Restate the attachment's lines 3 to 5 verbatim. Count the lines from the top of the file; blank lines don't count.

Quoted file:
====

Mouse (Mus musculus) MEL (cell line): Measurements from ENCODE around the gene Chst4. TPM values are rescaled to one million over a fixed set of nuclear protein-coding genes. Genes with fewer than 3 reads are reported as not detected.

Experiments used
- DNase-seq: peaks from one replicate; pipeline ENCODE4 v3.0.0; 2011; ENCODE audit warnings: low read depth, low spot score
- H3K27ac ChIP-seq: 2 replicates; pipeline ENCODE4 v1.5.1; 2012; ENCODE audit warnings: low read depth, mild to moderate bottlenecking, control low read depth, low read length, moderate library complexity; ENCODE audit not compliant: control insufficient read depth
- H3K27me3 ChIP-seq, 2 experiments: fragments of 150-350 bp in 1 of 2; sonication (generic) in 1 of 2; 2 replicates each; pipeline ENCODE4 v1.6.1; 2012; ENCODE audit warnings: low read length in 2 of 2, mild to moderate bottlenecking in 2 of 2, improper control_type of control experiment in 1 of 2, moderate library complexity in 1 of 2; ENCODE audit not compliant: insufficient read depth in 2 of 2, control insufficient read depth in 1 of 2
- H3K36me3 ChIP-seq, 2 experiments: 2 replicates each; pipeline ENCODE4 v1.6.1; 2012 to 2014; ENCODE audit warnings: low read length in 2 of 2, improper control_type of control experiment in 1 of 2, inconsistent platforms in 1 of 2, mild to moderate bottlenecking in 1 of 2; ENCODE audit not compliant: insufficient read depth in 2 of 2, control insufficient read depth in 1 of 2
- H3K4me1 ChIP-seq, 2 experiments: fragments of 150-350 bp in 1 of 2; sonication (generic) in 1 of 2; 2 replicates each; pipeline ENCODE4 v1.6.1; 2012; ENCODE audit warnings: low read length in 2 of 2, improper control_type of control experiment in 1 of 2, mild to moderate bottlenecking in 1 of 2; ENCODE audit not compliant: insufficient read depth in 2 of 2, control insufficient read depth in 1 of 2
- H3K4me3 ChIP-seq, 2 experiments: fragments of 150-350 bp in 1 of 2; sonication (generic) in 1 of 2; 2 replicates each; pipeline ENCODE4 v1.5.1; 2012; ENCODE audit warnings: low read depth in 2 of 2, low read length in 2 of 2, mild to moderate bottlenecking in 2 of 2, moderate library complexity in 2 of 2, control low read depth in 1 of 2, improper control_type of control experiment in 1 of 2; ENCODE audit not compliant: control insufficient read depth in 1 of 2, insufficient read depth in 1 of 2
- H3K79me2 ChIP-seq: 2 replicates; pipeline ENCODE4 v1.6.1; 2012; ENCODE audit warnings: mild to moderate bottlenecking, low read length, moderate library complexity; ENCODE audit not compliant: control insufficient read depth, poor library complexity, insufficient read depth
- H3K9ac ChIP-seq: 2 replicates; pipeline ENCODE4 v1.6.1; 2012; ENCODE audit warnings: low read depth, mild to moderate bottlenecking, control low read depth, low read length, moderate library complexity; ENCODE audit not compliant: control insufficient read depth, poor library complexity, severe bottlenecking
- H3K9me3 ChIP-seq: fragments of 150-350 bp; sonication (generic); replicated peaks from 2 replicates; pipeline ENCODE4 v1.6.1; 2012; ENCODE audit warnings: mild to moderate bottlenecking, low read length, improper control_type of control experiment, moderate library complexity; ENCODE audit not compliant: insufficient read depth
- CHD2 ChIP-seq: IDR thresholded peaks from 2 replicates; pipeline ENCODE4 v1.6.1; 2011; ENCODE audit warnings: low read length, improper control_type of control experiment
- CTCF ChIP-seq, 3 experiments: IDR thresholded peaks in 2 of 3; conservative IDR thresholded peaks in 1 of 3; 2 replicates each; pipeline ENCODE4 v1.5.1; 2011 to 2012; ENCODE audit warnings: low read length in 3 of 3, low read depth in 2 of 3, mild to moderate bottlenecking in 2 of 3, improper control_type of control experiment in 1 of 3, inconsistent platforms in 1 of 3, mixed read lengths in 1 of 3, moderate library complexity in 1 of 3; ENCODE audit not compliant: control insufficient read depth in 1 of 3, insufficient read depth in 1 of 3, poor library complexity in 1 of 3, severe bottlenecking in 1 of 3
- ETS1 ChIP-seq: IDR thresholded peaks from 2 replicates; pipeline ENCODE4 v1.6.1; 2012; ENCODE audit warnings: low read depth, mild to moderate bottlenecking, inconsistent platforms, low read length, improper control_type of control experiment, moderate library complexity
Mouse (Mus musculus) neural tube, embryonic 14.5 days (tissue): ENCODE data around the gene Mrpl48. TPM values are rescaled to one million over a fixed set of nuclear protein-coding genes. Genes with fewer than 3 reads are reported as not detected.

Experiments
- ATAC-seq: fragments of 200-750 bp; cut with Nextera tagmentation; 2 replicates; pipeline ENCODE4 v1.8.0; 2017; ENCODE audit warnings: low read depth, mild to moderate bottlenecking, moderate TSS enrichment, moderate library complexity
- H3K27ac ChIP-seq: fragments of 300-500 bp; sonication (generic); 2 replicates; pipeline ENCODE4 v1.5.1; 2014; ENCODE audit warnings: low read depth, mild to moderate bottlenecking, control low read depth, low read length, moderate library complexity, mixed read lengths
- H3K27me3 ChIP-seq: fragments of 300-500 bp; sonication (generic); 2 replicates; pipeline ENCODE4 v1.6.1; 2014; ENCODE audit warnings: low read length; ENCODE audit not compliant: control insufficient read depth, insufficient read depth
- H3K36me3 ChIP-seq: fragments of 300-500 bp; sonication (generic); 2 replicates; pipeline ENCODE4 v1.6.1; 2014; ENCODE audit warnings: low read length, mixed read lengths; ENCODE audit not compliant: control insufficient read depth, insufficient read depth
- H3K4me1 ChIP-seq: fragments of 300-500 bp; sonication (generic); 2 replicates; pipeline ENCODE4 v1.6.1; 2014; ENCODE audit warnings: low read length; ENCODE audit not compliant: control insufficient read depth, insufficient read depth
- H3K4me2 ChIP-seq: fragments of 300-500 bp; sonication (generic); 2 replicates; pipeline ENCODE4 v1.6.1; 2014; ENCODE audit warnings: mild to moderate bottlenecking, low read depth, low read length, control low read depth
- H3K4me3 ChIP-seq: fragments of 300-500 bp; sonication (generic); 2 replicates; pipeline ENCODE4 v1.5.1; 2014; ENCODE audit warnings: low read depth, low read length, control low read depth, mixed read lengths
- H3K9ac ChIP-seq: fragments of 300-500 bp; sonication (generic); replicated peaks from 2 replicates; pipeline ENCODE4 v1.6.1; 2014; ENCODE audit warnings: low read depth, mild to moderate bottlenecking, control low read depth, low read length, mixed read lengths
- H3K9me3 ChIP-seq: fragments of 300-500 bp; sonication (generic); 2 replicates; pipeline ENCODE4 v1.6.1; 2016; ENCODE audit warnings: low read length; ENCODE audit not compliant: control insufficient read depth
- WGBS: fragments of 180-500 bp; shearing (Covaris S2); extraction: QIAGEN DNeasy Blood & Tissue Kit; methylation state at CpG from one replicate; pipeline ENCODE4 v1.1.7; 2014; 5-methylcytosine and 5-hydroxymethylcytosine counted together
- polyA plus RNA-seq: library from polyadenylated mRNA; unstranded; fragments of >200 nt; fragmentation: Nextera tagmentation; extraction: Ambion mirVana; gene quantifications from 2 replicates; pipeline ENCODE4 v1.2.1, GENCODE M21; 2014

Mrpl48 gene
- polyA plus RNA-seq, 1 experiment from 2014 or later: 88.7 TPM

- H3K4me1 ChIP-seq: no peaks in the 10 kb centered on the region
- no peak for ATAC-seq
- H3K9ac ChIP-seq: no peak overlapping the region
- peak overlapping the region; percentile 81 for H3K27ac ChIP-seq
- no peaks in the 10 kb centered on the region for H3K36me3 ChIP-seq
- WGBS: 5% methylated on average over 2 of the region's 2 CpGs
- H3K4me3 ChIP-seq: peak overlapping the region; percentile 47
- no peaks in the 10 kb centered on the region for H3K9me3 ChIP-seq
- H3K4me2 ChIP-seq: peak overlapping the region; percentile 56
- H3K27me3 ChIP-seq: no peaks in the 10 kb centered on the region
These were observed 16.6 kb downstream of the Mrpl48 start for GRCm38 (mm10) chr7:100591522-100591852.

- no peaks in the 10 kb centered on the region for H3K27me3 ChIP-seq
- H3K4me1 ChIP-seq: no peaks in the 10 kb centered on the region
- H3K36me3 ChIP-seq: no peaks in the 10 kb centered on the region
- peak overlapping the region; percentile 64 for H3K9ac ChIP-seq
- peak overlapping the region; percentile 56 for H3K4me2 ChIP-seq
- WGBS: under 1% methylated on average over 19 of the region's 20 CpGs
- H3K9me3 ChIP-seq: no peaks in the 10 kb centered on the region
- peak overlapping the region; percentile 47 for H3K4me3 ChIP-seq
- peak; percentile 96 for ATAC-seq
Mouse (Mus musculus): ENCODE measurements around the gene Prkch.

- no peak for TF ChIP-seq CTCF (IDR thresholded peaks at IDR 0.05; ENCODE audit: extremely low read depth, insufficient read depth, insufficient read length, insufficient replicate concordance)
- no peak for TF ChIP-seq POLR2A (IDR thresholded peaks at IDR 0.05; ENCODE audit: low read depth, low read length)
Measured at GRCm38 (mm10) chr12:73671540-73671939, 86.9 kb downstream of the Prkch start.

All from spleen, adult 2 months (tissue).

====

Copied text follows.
- DNase-seq: peaks from one replicate; pipeline ENCODE4 v3.0.0; 2011; ENCODE audit warnings: low read depth, low spot score
- H3K27ac ChIP-seq: 2 replicates; pipeline ENCODE4 v1.5.1; 2012; ENCODE audit warnings: low read depth, mild to moderate bottlenecking, control low read depth, low read length, moderate library complexity; ENCODE audit not compliant: control insufficient read depth
- H3K27me3 ChIP-seq, 2 experiments: fragments of 150-350 bp in 1 of 2; sonication (generic) in 1 of 2; 2 replicates each; pipeline ENCODE4 v1.6.1; 2012; ENCODE audit warnings: low read length in 2 of 2, mild to moderate bottlenecking in 2 of 2, improper control_type of control experiment in 1 of 2, moderate library complexity in 1 of 2; ENCODE audit not compliant: insufficient read depth in 2 of 2, control insufficient read depth in 1 of 2